Augustus Theodore Bartholomew
|This article does not cite any references or sources. (March 2014)|
|Augustus Theodore Bartholomew|
|Occupation||Librarian of Cambridge University|
Augustus Theodore (Theo) Bartholomew (1882 – 1933) was a bibliographer and a librarian at Cambridge University for over twenty-five years. He was the youngest child of a large family, his father having died shortly before his birth. He grew up in Fowlmere, near Cambridge, and attended the Nonconformist Grammar School in Bishop's Stortford. His mother's lack of funds forced him to quit school at an early age and seek employment nearby. In spite of his limited education, Bartholomew felt from an early age a definite desire for a career in books. At the age of 17, he found a job as "Second-Class Assistant" at the University Library at Cambridge, earning 10 shilings a week. In 1901 he was able to enter Peterhouse, Cambridge, as an undergraduate, graduating in 1904. After graduation, the library remained the focus of his life. He began by cataloguing Lord Acton's donation to the library – a task which took nine years. Bartholomew was exempted from military service during the First World War by reason of his poor eyesight. During the chaotic war years, Bartholomew's sane and precise habits became vital to the smooth functioning of the library.
In 1926, Bartholomew began to suffer from bouts of depression, which eventually developed into an all-consuming melancholy. This serious affliction was quite satisfactorily cured by a program of psychological intervention. In the years left to him, Bartholomew applied his characteristic sense of cleanliness and order to his new home in Millington Road. He had inherited good taste in furniture from his family, who came from a long line of cabinet-makers. To this he added his knowledge of books and prints, and with these he decorated his house, and so began to enjoy a well-deserved domestic comfort. His enjoyment was cut short; in 1932 he began to suffer from severe headaches, caused by high-blood pressure. Within a year he was dead, at the age of 51.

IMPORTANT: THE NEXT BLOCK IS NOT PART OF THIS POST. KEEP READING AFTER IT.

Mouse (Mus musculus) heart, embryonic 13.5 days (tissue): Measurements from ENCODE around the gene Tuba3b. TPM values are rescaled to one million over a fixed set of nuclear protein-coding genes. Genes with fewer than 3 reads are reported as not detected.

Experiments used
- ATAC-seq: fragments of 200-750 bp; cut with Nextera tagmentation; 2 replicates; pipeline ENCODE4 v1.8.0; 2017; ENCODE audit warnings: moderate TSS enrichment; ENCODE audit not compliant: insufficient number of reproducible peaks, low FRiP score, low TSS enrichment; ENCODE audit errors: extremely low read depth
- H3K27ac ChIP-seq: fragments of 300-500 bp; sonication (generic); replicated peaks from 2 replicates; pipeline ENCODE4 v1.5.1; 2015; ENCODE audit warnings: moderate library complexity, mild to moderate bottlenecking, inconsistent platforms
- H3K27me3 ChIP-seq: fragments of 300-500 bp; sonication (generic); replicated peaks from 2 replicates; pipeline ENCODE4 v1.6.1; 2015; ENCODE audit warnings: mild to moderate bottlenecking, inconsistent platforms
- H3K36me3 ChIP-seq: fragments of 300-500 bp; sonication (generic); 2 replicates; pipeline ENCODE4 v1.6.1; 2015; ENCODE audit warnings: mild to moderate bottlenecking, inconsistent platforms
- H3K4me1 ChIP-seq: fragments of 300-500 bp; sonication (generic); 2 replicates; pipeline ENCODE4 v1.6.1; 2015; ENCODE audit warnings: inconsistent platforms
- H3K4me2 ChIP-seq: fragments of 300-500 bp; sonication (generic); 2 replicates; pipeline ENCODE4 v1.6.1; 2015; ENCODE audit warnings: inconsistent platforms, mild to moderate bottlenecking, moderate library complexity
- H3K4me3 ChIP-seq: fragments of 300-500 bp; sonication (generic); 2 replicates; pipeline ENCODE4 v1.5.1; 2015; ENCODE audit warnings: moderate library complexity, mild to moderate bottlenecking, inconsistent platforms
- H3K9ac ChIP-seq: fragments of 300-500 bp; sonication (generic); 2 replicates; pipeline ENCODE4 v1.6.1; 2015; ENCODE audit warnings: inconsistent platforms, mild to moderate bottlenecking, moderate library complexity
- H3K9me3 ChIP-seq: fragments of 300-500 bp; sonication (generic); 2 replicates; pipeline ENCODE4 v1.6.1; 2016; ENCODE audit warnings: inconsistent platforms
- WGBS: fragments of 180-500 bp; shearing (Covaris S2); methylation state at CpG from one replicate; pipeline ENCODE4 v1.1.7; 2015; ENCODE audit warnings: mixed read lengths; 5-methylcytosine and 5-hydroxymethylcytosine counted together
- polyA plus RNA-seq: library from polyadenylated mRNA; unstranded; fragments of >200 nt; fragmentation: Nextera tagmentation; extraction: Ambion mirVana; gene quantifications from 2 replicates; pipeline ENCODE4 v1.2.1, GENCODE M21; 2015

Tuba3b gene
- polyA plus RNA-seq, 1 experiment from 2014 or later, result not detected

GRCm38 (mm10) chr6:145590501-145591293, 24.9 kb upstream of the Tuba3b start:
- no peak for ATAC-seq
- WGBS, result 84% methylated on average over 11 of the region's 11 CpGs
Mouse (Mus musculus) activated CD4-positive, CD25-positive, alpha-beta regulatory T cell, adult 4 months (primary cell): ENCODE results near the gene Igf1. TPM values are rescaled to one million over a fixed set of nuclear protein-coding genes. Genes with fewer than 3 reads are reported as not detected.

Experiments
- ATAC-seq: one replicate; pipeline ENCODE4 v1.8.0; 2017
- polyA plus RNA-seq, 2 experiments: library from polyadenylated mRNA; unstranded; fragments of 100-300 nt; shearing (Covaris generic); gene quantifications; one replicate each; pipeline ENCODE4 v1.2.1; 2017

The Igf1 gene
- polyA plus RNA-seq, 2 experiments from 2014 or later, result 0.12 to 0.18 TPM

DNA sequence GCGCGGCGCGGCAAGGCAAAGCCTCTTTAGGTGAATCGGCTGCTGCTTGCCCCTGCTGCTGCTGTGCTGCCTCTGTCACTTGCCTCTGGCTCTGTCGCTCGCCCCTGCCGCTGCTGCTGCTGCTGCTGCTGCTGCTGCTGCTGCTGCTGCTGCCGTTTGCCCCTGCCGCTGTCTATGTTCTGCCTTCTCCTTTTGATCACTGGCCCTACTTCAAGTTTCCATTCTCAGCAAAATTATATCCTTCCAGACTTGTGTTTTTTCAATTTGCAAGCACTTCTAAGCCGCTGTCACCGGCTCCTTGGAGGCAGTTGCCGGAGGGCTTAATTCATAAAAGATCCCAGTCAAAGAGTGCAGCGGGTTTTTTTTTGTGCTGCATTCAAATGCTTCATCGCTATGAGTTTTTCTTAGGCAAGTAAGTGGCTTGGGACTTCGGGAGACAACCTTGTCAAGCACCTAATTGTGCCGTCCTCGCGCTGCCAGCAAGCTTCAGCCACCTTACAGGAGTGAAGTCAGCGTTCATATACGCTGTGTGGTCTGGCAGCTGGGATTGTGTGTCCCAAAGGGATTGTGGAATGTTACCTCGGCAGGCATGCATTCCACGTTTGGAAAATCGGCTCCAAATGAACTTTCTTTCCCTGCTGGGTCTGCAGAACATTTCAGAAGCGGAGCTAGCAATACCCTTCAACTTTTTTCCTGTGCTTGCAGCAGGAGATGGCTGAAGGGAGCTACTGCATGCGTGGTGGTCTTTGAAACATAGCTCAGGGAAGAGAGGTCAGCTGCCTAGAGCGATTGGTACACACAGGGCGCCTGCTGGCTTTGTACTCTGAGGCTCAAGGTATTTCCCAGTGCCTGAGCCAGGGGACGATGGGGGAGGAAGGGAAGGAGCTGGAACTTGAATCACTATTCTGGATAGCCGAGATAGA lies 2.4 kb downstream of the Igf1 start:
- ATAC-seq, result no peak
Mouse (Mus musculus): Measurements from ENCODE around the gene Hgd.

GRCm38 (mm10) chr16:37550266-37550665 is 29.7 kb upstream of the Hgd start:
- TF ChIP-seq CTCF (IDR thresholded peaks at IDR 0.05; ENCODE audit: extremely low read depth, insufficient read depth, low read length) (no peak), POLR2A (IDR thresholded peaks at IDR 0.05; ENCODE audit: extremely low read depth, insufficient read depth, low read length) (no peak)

Bartholomew left behind him not only his considerable contributions to the life of the University Library, but also his bibliographical research (he was a major collector of Butleriana, and he was the first to assemble a preliminary biography of Frederick Rolfe), and a number of friends and colleagues who missed his pleasant company. In his youth, he had been a member of the circle of handsome (and sometimes homosexual) young men who congregated at Charles Edward Sayle's house in Cambridge. These included Rupert Brooke and Geoffrey Keynes, who remained a close friend throughout his life. Bartholomew frequently corresponded with authors he admired, including Henry James and Ralph Chubb, a younger Cambridge poet whose homosexual poems and paintings had inspired Bartholomew's interest. James was sufficiently intrigued by Bartholomew's letters to make the journey to Cambridge, sleeping uncomfortably at Sayle's house. The embarrassing details of this meeting were later recounted by Geoffrey Keynes. The task of writing Bartholomew's obituary fell to Keynes. He used the occasion to fondly recall his friend, saying:
He combined in a remarkable degree the qualities of human sympathy and common sense, and these with his imperturbable temper and wide knowledge made his small room in Cockerell's Building a constant place of call both for readers and for other members of the Library staff.
- T., Will (May 16, 2005). "Love in the Library: Charles Sayle, A. T. Bartholomew, and the Making of Gay Bibliography". Uncreepy Magazine. Archived from the original on February 22, 2006.